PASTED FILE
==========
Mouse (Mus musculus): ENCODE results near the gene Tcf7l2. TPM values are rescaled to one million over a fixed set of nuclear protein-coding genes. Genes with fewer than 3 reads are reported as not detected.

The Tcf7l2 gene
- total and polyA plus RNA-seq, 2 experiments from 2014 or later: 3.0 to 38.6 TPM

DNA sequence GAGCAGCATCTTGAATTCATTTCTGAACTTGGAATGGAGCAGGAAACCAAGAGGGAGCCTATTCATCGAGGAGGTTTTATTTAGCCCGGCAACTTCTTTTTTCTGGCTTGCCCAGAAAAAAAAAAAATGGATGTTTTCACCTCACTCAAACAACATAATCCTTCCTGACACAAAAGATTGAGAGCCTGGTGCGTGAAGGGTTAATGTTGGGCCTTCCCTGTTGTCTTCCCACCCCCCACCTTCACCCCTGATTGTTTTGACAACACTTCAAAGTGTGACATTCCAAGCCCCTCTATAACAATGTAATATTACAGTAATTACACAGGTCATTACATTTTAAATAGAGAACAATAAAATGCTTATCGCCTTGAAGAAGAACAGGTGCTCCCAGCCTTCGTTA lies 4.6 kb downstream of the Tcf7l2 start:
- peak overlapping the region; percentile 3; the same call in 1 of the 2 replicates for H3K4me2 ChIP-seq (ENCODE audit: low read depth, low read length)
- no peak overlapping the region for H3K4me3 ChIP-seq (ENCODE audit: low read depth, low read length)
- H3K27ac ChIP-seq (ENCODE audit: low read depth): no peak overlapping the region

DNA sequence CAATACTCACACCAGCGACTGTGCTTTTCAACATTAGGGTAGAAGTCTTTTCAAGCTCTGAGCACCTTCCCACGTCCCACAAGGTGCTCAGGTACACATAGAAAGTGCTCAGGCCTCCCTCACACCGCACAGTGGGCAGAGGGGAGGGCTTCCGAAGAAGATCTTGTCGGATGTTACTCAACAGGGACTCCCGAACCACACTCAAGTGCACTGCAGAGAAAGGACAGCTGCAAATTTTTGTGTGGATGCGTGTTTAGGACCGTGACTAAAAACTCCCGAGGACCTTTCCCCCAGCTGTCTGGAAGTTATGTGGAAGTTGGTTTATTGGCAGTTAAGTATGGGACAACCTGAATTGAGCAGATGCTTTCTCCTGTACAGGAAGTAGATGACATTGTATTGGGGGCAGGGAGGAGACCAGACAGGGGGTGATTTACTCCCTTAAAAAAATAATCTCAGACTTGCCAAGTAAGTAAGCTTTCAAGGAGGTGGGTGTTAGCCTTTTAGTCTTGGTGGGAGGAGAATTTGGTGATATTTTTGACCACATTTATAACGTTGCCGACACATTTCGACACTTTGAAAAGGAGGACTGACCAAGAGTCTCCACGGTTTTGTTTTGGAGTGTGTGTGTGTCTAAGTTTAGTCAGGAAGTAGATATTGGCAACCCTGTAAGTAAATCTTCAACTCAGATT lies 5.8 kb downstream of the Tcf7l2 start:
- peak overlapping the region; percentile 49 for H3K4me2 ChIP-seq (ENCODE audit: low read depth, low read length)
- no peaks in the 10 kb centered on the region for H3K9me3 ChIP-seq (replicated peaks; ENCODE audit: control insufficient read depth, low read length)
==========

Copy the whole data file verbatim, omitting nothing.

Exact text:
Mouse (Mus musculus): ENCODE results near the gene Tcf7l2. TPM values are rescaled to one million over a fixed set of nuclear protein-coding genes. Genes with fewer than 3 reads are reported as not detected.

The Tcf7l2 gene
- total and polyA plus RNA-seq, 2 experiments from 2014 or later: 3.0 to 38.6 TPM

DNA sequence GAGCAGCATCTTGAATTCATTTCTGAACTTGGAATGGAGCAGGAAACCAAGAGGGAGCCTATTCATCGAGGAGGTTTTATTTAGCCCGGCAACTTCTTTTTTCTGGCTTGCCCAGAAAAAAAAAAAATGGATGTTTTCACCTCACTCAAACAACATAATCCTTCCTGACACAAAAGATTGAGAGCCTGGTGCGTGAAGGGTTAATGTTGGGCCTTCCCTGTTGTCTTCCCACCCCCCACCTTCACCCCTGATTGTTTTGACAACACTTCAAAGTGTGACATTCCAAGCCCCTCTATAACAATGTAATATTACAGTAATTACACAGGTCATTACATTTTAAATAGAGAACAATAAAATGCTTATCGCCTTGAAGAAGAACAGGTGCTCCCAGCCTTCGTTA lies 4.6 kb downstream of the Tcf7l2 start:
- peak overlapping the region; percentile 3; the same call in 1 of the 2 replicates for H3K4me2 ChIP-seq (ENCODE audit: low read depth, low read length)
- no peak overlapping the region for H3K4me3 ChIP-seq (ENCODE audit: low read depth, low read length)
- H3K27ac ChIP-seq (ENCODE audit: low read depth): no peak overlapping the region

DNA sequence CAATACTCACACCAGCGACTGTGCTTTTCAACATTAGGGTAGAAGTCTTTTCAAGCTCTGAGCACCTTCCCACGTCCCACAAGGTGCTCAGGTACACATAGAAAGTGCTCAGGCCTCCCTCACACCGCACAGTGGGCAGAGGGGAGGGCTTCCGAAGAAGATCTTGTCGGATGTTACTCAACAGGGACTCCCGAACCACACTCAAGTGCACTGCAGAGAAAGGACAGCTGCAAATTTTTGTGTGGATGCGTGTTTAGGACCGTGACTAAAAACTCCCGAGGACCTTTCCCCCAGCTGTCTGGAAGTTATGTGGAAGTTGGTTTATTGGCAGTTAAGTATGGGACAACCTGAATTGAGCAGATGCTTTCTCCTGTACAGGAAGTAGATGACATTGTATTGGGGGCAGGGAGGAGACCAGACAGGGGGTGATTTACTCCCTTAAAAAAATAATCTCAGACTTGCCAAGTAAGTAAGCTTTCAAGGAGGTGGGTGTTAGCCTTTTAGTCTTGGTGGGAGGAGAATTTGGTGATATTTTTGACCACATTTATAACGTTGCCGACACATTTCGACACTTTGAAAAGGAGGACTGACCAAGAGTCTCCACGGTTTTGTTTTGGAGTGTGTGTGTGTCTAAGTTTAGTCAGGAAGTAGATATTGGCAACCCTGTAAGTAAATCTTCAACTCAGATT lies 5.8 kb downstream of the Tcf7l2 start:
- peak overlapping the region; percentile 49 for H3K4me2 ChIP-seq (ENCODE audit: low read depth, low read length)
- no peaks in the 10 kb centered on the region for H3K9me3 ChIP-seq (replicated peaks; ENCODE audit: control insufficient read depth, low read length)